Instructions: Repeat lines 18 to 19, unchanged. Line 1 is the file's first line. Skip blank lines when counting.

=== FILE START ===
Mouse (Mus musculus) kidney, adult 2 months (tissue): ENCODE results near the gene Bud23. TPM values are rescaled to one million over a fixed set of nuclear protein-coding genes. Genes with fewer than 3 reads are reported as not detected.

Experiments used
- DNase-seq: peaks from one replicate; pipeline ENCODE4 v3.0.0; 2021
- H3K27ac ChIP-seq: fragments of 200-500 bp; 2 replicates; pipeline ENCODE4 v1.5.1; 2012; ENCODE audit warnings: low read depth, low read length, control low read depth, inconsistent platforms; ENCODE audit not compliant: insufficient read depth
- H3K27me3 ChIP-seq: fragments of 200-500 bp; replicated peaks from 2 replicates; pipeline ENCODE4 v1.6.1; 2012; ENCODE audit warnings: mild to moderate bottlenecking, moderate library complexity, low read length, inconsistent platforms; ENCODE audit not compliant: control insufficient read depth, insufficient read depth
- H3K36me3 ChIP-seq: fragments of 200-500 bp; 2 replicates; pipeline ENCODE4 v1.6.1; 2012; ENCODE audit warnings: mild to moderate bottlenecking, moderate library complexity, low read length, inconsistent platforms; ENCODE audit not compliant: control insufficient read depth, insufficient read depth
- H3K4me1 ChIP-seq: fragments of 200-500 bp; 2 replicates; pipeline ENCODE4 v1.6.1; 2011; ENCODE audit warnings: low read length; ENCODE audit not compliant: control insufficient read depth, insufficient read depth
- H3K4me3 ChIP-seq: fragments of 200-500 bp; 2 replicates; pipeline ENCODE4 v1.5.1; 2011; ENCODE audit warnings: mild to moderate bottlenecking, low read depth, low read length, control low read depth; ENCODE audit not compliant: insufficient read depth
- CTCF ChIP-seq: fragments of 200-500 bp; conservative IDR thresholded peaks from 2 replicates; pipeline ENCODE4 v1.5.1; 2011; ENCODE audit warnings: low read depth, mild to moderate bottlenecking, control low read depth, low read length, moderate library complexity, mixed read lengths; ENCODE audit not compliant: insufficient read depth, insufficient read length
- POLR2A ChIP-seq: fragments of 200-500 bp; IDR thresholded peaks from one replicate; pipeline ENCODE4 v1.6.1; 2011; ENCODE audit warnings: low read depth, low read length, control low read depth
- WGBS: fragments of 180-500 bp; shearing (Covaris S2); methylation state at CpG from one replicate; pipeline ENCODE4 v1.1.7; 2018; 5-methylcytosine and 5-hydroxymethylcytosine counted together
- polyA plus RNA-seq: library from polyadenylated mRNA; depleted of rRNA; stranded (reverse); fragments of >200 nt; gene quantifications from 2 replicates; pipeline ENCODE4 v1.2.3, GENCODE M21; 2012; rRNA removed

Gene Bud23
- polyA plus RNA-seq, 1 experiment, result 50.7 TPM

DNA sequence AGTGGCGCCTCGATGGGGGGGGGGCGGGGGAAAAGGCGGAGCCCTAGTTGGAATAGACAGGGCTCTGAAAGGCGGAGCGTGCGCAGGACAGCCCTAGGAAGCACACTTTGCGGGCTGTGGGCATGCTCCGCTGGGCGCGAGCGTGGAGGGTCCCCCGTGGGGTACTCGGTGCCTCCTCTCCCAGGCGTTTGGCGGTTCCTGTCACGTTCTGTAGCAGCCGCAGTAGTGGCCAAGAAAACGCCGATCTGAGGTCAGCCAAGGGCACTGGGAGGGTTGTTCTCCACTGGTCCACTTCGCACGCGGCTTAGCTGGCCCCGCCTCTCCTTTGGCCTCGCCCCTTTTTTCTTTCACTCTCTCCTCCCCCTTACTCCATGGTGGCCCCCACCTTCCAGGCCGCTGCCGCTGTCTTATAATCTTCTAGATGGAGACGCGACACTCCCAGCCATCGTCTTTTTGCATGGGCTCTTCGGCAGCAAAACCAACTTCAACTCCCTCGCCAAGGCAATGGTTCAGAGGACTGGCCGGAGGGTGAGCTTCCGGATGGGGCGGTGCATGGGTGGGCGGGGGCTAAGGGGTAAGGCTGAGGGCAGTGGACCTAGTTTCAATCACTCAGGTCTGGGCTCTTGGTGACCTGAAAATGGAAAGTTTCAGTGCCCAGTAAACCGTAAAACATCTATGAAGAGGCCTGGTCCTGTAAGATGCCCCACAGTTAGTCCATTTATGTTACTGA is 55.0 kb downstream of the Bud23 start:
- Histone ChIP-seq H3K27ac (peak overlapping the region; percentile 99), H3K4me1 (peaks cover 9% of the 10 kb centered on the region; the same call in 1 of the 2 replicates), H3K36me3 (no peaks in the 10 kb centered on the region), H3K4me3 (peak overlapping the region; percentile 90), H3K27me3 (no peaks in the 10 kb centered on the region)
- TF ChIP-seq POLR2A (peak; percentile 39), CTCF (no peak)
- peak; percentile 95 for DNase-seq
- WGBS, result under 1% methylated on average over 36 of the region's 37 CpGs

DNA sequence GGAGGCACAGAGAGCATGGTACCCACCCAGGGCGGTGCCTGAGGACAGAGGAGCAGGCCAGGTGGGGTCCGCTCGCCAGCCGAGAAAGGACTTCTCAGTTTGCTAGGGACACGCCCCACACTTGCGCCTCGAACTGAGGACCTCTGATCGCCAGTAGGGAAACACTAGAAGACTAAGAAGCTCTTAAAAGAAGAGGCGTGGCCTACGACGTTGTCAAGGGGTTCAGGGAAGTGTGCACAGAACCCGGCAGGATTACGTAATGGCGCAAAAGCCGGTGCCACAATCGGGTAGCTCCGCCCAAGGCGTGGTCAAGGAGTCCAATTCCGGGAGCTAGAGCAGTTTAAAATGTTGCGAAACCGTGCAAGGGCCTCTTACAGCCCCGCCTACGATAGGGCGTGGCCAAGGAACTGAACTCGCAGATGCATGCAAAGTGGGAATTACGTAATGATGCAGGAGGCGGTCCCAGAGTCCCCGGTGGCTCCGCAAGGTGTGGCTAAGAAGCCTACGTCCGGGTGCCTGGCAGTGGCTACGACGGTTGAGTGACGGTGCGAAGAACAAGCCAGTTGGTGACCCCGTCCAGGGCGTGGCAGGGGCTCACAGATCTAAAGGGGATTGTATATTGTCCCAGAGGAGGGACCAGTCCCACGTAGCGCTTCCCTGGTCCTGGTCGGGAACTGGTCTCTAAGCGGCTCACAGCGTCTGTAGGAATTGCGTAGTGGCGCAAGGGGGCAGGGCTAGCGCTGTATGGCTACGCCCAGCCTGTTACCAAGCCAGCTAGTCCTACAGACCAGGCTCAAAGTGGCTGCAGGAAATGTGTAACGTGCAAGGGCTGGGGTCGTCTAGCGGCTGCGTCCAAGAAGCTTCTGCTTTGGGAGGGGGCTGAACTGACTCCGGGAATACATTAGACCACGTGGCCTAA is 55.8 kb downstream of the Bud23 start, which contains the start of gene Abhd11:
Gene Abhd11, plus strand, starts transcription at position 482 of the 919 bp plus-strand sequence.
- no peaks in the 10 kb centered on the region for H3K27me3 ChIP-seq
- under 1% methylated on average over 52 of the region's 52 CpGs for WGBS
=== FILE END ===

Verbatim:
- peak; percentile 95 for DNase-seq
- WGBS, result under 1% methylated on average over 36 of the region's 37 CpGs